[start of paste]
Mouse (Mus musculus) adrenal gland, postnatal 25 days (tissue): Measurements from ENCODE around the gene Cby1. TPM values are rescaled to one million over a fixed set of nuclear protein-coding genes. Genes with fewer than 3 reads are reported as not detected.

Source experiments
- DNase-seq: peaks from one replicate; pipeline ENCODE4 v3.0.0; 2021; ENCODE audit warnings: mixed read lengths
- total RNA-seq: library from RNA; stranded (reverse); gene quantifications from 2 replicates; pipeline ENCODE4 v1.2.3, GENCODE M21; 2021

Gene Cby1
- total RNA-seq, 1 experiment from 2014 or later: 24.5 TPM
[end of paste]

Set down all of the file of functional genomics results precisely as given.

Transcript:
Mouse (Mus musculus) adrenal gland, postnatal 25 days (tissue): Measurements from ENCODE around the gene Cby1. TPM values are rescaled to one million over a fixed set of nuclear protein-coding genes. Genes with fewer than 3 reads are reported as not detected.

Source experiments
- DNase-seq: peaks from one replicate; pipeline ENCODE4 v3.0.0; 2021; ENCODE audit warnings: mixed read lengths
- total RNA-seq: library from RNA; stranded (reverse); gene quantifications from 2 replicates; pipeline ENCODE4 v1.2.3, GENCODE M21; 2021

Gene Cby1
- total RNA-seq, 1 experiment from 2014 or later: 24.5 TPM